By : Brian Boyles, New Orleans It was getting a little too possible, you know? That we might make it, that whatever the forces leveled at our survival, they were internal, fixable, matters of fairness or racial understanding or budgeting. We could do that, couldn't we? The Saints won, didn't they? We all shared that memory--a new memory, a positive outcome, a colorblind embrace. And whatever the lingering bitterness of ousted politicos, we had a new administration and some hope. The recovery was over, long live the reinvention!
And then the Shortcut Gang hits us with the heart punch. Again.
The Shortcut Gang consists of deregulators, lazy executives, paid-off politicians, and the entire anti-government shakedown party. The oil companies are the Tweeds for the Gang, pulling strings in order to consume dollars and nations unencumbered. Larger than even the Last Superpower, Tweed is in Indonesia, in Nigeria, in Houston. The less rules, the better. Short-term gain, fuck the long term, fuck accidents, fuck workers on the rig. You sit around playing with your dick about safety and the environment, you get lapped by some state-owned bastards out of Moscow or Beijing.
For a very long time, the Shortcut Gang worked away at the rope connecting government to commerce, wearing off the details, the quality checks, the back-up plans that are the basic function of a capitalist government. Those things make sure the machine runs smoothly, but the Gang doesn't want smooth. They want fast and they want more. If it gets rough, well, they can ride with that. But rough for them may mean a good hard lay for some middle-aged chick in the MMS office, maybe a bathroom snort or a complimentary hotel room. None of this Planning bullshit, though. Leave that to academics and Libs.
So the shit hits the fan in the part of the country most accustomed to this way of doing things. Louisiana is as close to an oil kingdom as any in the Union, wide-open to the industry which pays the state enough to minimize income tax and fatten up the fellas in Baton Rouge. At least 100 years of this deal has left us poor but happy, with a lot less land than we started with. If Huey hadn't forced their hand, we wouldn't even have that.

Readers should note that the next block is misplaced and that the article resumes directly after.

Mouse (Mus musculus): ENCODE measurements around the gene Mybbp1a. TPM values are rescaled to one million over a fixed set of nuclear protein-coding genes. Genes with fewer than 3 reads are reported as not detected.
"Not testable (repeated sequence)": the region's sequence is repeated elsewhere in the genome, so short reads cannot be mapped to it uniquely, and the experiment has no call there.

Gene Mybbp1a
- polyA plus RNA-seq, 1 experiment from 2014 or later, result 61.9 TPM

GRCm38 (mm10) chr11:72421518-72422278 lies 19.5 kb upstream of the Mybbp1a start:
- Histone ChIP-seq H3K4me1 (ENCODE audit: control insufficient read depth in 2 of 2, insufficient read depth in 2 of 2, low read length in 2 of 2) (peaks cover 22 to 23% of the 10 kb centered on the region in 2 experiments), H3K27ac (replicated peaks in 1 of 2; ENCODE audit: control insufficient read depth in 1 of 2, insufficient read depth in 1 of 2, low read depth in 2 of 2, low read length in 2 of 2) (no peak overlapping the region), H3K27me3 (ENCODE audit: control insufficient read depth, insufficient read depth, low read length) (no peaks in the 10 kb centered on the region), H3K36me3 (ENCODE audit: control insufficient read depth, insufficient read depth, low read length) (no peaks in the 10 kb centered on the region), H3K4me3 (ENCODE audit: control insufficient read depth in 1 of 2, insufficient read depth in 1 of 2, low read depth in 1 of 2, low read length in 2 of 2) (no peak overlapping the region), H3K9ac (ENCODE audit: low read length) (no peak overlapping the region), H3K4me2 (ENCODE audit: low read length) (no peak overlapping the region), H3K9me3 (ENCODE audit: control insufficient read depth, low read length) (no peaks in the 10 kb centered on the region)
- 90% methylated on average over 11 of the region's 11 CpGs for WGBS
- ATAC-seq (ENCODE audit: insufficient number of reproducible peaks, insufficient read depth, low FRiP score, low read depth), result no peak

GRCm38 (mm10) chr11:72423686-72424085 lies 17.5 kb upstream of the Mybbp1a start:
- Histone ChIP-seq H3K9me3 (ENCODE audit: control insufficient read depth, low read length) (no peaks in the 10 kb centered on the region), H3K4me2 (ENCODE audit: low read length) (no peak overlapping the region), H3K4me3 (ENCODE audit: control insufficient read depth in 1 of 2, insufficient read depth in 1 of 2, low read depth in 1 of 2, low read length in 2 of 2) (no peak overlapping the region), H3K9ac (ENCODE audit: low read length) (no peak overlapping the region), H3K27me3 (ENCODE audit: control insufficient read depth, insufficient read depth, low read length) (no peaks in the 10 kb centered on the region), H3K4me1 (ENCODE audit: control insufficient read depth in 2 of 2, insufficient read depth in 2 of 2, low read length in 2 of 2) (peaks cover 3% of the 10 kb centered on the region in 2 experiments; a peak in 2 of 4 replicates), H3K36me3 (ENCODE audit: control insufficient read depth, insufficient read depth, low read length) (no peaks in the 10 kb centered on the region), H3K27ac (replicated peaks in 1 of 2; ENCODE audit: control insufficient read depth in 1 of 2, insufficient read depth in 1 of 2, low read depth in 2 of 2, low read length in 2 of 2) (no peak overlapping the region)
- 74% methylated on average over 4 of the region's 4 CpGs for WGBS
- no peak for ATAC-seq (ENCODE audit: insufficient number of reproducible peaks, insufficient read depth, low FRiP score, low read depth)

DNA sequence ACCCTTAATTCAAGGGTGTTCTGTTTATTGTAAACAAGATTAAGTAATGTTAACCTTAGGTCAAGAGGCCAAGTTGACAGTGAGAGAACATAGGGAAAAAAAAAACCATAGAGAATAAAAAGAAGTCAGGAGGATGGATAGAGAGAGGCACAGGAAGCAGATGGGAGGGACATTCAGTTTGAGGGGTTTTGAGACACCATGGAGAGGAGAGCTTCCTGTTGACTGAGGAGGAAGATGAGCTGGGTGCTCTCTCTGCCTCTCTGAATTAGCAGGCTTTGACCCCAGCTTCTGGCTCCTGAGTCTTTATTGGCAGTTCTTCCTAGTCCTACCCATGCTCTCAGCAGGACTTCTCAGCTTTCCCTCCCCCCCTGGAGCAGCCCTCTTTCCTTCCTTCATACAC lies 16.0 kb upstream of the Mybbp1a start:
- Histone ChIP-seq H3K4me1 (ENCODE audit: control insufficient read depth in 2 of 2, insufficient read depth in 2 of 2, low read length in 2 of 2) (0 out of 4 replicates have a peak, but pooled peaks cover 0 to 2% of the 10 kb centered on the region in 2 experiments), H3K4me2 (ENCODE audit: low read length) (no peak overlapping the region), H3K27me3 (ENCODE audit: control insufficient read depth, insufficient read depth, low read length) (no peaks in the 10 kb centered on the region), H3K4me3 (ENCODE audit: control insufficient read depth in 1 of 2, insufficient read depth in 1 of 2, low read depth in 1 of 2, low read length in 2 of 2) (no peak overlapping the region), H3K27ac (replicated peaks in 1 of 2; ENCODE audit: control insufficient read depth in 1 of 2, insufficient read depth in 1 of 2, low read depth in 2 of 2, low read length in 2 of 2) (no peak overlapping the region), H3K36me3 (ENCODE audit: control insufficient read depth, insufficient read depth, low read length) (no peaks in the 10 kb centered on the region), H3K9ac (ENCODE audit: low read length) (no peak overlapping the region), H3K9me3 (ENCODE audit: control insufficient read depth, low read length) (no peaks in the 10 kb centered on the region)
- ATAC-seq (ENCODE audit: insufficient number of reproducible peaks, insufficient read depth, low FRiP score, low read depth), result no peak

Then this happens and now we face losing that part of our state that makes all the rest possible--the Gulf. The food, the federal money, the music--it all comes from the Gulf, when you think about it. We eat seafood and spice, watch politicians make bank from new bridges and levees, and serve as the northern most port of the Caribbean. The Gulf is the essential fact for understanding this part of the world.
And now the Gulf has cancer. Now we all sit in the waiting room, the most glorious, flower-laden, musical waiting room in the world, full of busty women and the new energy of post-Katrina New Orleans, but a waiting room cast with the usual pall of foreboding and antiseptic. We wait for the doctor to come out and tell us one outlandish story after another, of mud and top hats and diamond saws and British fops and dispersants. Well-accustomed to this torturous, media-narrated humiliation, we brace for another fucked up summer.
Whenever the oil stops flowing, we'll be sitting next to a big pot of toxic stew. Obama says he'll be there with us. But at night, when the smell of oil blows in and the shrimpers are dead in the water, a way of life gutted by the Shortcut Gang, a way of life that might've been the last vestige of America as it once was, a free place of hustle, hard work and hard party, then it will feel very lonely. No lawsuit, no speech, no shortcut will replace what is now lost. Then it will feel very lonely, indeed.